Virginia Police Encourages Public to Snitch on Illegal Gaming

Posted on: December 8, 2023, 10:00h. 

Last updated on: December 8, 2023, 11:46h.

Police in Virginia are asking for the public’s help in identifying suspected illegal gambling operations.

Virginia police gaming tip line skill gaming
The Virginia State Police says if you see slot-like machines branded as “Queen of Skill,” tip-off law enforcement, as the games are now illegal. Skill gaming cabinets are being removed from local businesses across the commonwealth after the state Supreme Court said they’re illegal gambling apparatuses. (Image: Cardinal News)

Virginia State Police this week launched its Gaming Tip Line, an online form and telephone hotline where the public can tip-off law enforcement regarding suspected illegal gambling.

As the options and opportunities for legal gaming in Virginia expand, Virginia State Police is launching a statewide gaming tip line and online form for the public to report concerns of suspected gaming operations,” a notice from the law enforcement agency read. “Anyone needing to report criminal violations of gaming laws associated with Virginia lottery games, sports betting, casino gaming, fantasy contests, and/or horse racing and pari-mutuel wagering is encouraged to call … or report the unlawful activity.”

Virginia State Police recently established its Office on Gaming Enforcement. The unit is supervised by a coordinator who will synchronize the enforcement of gaming laws by federal law enforcement, the Virginia State Police, local law enforcement, and state prosecuting attorneys.

State police added that members of the public suspicious of violations of the state’s charitable gaming regulations should contact the Virginia Department of Agriculture and Consumer Services.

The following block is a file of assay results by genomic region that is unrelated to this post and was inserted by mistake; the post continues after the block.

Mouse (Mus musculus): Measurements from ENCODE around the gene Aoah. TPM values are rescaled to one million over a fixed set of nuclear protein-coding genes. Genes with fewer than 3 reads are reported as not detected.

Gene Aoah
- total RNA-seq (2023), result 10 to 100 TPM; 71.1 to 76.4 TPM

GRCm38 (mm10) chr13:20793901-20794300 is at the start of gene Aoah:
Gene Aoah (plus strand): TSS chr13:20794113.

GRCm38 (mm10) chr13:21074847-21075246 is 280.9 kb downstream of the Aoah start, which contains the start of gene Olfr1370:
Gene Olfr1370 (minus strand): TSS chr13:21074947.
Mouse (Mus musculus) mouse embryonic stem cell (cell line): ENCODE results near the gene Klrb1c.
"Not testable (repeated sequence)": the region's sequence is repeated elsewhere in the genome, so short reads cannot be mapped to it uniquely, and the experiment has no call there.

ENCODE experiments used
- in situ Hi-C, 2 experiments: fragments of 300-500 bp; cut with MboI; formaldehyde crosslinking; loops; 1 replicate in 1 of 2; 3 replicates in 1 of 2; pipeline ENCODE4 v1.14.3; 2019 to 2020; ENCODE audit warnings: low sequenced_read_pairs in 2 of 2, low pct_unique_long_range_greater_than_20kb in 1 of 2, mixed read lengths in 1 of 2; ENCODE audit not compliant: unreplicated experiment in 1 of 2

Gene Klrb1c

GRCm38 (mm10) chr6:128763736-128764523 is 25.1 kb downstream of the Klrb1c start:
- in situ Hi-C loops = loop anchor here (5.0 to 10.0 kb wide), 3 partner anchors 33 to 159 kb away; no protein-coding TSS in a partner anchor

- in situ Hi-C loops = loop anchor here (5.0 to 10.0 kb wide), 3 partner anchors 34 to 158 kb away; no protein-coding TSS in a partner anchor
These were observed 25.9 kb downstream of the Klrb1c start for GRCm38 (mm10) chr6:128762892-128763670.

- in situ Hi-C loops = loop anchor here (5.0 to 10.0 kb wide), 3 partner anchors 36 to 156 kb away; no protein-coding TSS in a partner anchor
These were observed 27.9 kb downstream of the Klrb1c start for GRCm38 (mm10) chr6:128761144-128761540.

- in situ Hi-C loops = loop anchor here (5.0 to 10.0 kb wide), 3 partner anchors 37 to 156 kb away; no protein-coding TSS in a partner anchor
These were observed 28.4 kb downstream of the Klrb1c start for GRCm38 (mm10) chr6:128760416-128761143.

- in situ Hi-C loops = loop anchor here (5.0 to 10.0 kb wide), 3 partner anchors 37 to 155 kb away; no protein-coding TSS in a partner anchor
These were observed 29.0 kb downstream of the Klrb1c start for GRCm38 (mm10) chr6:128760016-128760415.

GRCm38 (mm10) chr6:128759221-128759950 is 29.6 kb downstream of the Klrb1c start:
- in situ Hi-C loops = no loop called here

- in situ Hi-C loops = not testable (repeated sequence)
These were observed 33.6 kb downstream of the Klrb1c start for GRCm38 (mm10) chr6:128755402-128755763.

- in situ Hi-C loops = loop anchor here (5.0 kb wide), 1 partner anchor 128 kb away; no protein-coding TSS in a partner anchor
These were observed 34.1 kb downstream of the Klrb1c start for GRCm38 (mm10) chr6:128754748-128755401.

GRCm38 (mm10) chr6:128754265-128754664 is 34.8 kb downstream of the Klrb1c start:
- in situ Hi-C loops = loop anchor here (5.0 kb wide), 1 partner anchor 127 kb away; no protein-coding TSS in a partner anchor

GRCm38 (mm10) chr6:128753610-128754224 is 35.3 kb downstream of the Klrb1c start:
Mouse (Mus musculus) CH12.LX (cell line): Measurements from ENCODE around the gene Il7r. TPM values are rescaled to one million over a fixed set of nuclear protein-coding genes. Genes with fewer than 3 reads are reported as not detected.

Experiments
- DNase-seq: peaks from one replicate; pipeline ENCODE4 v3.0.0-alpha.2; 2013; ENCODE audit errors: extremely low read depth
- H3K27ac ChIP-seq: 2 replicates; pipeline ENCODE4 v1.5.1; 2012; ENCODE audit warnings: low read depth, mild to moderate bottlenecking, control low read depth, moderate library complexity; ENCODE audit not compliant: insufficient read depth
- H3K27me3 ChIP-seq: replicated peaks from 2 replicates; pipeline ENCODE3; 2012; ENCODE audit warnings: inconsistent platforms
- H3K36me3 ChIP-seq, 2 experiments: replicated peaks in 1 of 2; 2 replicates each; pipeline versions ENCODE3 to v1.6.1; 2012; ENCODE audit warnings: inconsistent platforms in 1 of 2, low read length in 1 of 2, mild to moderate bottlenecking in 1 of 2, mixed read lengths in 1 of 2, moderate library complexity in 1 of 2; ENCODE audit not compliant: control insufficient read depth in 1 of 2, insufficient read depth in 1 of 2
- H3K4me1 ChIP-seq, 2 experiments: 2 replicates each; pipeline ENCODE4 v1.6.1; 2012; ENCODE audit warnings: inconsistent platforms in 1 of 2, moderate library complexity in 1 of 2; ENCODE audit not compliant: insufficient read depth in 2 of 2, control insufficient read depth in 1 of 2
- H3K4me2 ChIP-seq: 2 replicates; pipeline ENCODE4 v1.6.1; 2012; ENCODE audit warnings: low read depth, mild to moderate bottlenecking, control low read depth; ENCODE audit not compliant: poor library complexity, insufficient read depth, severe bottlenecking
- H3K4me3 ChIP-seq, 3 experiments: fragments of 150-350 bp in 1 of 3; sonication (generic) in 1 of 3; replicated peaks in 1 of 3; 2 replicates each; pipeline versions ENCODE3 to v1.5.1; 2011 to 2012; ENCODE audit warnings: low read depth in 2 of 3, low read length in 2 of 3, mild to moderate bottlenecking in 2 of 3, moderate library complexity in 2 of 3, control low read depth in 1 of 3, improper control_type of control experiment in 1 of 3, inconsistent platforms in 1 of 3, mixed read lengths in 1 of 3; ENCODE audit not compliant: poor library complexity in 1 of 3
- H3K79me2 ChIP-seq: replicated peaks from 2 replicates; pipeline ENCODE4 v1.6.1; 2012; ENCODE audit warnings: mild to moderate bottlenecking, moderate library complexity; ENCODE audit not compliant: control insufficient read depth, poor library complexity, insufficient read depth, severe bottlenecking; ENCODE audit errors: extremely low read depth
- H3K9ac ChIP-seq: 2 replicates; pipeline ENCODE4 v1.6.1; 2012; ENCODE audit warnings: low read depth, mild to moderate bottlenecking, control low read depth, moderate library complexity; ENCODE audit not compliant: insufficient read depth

Skill Gaming Dilemma

The Virginia State Police Gaming Tip Line comes less than two months after the state’s Supreme Court ruled that so-called “skill games” are nothing more than cleverly designed slot machines. Commonly branded Queen of Virginia in the commonwealth, the games have been widespread inside bars and restaurants, convenience stores, and other small businesses.

Virginia temporarily legalized the skill games amid the pandemic. Host businesses were required to pay the state a monthly fee of $1,200 per machine. The revenue won by the games was split between the business, gaming manufacturer, and route distributor.

A lawsuit brought against the state by Sadler Brothers Oil, which had 13 gas stations with skill games, challenged Virginia’s temporary allowance of the machines. The litigation alleged that Sadler Brothers’ First Amendment rights were being violated by the state legalizing and then criminalizing a game which the company contended violated no state law.

A circuit county judge in December 2021 ruled that the case had merit and issued an injunction that prohibited law enforcement from seizing skill games that were authorized during the COVID permittance until the case was settled.

The Sadler lawsuit was being dragged out because the company’s attorney, Bill Stanley, is a Republican state senator. Virginia law allows lawsuits involving members of the state General Assembly to be delayed until the legislative session concludes to avoid conflicting interests.

The Virginia Supreme Court took the matter into its own hands by agreeing to review the issue immediately at the request of the state attorney general’s office. The high court ruled that the lower court judge abused her discretion in issuing the injunction.

Respondents are unlikely to succeed on the merits of their free speech claim,” Virginia Supreme Court Justices Stephen McCullough, Teresa Chafin, and Wesley Rusell Jr. wrote in the majority. “Given the significance of that conclusion in this case, Respondents are not entitled to an injunction.”

Greenville County Judge Louis Lerner subsequently dismissed the Sadler lawsuit against the state.

Machines Powered Down

Queen of Skill games continue to occupy real estate inside hundreds of businesses across Virginia, though many have been turned off. Virginia Attorney General Jason Miyares instructed state law enforcement in October following the state Supreme Court ruling to delay their seizing of skill gaming machines until Nov. 15 to give businesses adequate time to comply with the ruling.

It’s been more than three weeks since police were supposed to be confiscating skill games upon detection. Law enforcement certainly has a heavy task ahead, as the state police Gaming Tip Line has already received more than 100 calls about skill games continuing to operate.

Local business owners who offered the gaming devices say the state Supreme Court decision will cost them heavily. Some state lawmakers have called on Gov. Glenn Youngkin (R) to hold off enforcement.

The governor countered by saying the court has the final legal authority, but he’d be willing to consider skill gaming legislation, should it reach his desk.

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